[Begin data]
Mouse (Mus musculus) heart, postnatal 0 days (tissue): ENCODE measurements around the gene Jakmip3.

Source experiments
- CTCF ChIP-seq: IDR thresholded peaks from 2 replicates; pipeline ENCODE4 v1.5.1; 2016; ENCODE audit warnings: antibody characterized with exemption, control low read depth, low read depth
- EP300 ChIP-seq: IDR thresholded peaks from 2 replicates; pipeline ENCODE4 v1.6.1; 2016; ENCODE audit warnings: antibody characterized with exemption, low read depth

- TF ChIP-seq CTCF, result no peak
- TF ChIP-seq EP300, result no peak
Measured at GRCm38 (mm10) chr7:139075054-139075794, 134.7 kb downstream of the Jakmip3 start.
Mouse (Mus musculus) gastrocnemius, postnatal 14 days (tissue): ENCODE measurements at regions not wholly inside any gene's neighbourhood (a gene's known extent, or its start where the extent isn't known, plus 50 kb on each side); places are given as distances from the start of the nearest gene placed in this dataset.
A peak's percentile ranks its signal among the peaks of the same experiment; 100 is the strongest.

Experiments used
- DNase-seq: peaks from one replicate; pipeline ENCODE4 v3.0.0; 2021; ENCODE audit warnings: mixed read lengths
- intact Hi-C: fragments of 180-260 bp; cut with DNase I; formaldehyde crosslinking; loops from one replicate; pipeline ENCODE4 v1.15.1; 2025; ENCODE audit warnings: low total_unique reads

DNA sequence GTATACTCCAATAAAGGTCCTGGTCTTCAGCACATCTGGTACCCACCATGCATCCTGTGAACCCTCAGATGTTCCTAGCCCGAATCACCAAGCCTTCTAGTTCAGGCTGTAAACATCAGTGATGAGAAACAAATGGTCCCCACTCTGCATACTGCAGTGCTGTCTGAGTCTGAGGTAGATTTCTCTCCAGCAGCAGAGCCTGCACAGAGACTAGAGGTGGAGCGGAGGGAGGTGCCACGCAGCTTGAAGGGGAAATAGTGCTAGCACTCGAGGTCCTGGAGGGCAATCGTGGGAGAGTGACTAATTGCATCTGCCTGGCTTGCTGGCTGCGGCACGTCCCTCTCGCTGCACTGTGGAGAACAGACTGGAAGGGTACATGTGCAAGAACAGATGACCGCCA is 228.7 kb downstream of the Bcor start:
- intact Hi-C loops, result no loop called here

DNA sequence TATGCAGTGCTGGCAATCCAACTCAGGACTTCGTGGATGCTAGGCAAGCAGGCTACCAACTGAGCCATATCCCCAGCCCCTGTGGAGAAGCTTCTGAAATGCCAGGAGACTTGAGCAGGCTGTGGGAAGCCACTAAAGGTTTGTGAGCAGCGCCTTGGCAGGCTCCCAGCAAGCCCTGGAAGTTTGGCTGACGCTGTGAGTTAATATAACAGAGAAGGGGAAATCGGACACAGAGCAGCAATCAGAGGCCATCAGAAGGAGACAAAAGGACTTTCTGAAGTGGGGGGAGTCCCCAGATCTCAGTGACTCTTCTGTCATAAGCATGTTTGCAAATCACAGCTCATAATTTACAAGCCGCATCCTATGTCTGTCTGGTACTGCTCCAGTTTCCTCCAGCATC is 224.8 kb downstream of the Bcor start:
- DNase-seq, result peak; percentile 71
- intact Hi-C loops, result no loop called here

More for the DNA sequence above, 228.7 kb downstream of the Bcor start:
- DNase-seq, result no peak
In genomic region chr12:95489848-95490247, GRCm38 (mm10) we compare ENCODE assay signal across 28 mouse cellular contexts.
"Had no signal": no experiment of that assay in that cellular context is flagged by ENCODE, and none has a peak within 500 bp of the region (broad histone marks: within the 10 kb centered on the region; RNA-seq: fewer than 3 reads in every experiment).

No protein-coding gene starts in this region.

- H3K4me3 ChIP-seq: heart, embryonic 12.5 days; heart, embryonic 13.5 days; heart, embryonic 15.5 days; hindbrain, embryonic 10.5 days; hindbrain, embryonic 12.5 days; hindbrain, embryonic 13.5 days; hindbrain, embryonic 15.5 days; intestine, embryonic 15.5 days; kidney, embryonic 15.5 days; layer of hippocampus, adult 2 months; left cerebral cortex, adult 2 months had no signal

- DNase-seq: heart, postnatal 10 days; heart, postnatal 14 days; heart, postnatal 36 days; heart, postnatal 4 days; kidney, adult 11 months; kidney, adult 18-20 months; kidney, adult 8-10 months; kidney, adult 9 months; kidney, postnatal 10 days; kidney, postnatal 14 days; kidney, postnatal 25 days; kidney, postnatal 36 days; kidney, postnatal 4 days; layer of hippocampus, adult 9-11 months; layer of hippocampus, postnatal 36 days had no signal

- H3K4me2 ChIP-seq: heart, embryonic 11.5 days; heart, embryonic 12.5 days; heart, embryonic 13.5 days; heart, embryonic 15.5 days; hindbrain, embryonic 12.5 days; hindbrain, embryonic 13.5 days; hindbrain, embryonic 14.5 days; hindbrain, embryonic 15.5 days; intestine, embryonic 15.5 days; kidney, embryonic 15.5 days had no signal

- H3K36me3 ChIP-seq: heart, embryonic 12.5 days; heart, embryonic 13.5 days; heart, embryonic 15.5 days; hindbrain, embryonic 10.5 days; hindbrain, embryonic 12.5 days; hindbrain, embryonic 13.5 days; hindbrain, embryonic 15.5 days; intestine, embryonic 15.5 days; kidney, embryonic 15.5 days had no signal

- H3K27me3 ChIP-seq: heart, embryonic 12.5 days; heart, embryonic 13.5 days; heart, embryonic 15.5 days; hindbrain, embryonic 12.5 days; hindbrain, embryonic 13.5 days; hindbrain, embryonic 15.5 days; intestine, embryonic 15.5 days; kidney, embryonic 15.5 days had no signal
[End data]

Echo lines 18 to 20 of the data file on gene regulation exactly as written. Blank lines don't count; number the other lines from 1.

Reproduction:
More for the DNA sequence above, 228.7 kb downstream of the Bcor start:
- DNase-seq, result no peak
In genomic region chr12:95489848-95490247, GRCm38 (mm10) we compare ENCODE assay signal across 28 mouse cellular contexts.